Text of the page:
Lodsys Sues App Store Developers Over 'In-App Purchases and Upgrade Links' Patent Infringement

A new patent hits the App Store developers by an unknown third party, over a Apple's mechanism - making in-app purchases and upgrade links. According to MacRumors, this patent in question was filed in 2003 and describes a rather vague way for systems to "[gather] information from units of a commodity across a network." The […]

A new patent hits the App Store developers by an unknown third party, over a Apple's mechanism - making in-app purchases and upgrade links. According to MacRumors, this patent in question was filed in 2003 and describes a rather vague way for systems to "[gather] information from units of a commodity across a network." The patent appears to describe a "Customer Design System" module built into a product that allows for vendors to adapt to customers' needs and supply changes on demand. Somehow, the idea of purchasing upgrades within an app falls under this huge definition.

The company in question Lodsys, received a portfolio of patents from an individual named Dan Abelow.

Rob Gloess of Computer LogicX, the company behind the Mix & Mash and Mix & Mash LITE stated:

Our app, Mix & Mash, has the common model of a limited free, lite, version and a full version that contains all the features. We were told that the button that users click on to upgrade the app, or rather link to the full version on the app store was in breach of US patent no 7222078, we couldn't believe it, the upgrade button!?!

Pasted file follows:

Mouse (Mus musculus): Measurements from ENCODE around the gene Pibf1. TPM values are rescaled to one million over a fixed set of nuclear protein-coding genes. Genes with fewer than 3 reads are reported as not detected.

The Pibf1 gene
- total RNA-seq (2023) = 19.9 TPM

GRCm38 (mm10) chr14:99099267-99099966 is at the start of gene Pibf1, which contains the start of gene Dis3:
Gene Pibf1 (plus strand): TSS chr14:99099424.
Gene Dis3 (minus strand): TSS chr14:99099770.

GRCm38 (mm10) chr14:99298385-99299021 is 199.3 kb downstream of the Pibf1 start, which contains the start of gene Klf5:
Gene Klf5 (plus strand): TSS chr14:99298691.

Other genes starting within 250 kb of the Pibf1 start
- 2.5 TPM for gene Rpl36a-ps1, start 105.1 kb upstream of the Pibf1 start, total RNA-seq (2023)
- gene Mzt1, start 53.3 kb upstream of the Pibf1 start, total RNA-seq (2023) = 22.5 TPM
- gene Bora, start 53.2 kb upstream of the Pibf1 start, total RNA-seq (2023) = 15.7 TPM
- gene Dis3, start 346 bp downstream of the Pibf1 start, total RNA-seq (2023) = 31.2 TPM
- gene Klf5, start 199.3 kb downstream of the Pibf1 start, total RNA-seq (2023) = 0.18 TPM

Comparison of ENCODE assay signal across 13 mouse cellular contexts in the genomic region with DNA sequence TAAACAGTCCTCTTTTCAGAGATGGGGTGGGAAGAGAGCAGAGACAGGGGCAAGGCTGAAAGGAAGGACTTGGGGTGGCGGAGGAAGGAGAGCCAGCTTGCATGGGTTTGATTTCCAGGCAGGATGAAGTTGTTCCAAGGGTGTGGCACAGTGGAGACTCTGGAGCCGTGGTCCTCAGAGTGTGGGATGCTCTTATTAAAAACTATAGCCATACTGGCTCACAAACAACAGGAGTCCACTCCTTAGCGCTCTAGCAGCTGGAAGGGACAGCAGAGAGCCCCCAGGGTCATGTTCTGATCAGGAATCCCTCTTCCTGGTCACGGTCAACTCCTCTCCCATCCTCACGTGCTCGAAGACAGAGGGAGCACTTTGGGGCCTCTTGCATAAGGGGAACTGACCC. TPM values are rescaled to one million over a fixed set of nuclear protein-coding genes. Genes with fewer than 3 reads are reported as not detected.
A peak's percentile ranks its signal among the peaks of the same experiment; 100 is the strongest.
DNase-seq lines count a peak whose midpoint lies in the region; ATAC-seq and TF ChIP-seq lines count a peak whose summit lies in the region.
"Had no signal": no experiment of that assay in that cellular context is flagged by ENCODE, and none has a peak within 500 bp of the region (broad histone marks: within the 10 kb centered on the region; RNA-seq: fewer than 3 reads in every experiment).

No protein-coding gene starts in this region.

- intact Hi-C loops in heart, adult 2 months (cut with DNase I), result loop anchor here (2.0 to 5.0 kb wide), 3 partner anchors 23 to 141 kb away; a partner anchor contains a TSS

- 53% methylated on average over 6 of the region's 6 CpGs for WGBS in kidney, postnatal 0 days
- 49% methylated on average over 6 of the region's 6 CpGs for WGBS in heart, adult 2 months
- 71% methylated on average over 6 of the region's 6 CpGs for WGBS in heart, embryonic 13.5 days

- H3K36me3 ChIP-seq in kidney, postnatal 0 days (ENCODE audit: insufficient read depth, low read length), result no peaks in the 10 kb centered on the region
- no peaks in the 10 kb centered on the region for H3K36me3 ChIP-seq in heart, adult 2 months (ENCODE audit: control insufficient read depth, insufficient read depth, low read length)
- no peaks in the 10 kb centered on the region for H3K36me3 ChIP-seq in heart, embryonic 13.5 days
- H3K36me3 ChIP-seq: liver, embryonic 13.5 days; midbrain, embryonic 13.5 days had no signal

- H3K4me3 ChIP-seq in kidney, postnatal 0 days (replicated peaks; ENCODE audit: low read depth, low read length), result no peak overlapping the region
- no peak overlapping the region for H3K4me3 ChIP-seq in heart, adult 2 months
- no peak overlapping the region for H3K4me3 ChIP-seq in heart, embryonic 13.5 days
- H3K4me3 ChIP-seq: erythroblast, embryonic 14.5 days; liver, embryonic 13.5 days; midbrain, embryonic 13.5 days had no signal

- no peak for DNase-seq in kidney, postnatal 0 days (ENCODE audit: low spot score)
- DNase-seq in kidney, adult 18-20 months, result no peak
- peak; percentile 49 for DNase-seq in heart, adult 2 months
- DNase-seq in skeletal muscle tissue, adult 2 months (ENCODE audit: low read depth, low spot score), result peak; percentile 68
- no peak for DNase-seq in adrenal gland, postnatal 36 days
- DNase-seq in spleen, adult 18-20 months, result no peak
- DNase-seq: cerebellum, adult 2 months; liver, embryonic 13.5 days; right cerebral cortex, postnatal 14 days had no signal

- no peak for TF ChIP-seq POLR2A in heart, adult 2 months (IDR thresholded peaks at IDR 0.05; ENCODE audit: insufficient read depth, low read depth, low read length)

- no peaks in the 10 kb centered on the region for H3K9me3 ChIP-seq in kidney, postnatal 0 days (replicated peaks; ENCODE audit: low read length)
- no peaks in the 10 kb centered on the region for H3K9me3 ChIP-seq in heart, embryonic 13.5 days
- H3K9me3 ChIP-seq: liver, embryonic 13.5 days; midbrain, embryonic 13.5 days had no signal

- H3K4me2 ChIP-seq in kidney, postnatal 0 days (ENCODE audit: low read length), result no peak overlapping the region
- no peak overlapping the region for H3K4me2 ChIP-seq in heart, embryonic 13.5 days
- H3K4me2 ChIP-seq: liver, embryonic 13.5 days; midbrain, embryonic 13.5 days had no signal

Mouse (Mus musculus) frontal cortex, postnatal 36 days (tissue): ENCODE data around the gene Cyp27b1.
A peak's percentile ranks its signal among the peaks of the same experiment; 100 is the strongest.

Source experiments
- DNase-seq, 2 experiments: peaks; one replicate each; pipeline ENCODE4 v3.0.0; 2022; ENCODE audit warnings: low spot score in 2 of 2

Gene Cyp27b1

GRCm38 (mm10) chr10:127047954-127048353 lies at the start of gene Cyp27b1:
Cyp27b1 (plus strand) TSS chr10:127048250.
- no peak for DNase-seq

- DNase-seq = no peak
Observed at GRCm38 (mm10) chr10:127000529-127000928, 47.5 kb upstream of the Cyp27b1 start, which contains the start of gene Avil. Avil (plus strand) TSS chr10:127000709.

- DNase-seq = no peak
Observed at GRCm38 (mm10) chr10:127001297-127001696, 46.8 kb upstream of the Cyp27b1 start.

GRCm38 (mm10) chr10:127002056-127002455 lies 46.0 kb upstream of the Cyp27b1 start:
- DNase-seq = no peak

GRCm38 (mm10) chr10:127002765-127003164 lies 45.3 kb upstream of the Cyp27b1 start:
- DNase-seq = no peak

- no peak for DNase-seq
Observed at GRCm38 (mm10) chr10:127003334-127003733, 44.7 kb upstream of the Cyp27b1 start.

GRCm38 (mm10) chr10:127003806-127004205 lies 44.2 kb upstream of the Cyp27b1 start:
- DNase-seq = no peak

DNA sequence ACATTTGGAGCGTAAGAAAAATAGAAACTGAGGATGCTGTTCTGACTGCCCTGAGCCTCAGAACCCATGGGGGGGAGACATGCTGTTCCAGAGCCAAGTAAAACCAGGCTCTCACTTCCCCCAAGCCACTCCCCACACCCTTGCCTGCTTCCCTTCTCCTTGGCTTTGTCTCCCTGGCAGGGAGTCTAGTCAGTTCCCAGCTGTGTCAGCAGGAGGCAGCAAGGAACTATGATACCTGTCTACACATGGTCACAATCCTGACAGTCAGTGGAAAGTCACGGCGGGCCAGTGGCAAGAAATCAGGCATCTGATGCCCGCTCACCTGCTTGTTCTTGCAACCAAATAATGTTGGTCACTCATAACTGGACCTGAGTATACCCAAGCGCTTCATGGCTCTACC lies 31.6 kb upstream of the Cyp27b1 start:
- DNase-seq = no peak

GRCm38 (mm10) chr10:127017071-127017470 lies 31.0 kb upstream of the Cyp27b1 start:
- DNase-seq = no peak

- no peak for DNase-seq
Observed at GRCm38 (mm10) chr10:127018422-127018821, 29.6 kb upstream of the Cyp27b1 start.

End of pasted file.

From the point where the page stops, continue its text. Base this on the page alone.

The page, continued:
James Thomson, the developer behind PCalc, has also been hit with a similar notice. While Thomson hasn't identified the company pursuing the action, the timing and details suggest that Lodsys is also responsible.

"Just got hit by very worrying threat of patent infringement lawsuit for using in-app purchase in PCalc Lite. Legal docs arrived via fedex," Thomson wrote.

"No idea what to do... They seem to be effectively claiming the rights to in-app purchase, but going after me, not Apple."

Thomson has reached out to Apple for guidance, and it remains to be seen how things will play out. According to Thomson, the patent holder is demanding that a license be negotiated within 21 days or a lawsuit will be filed.

[Via: MacRumors]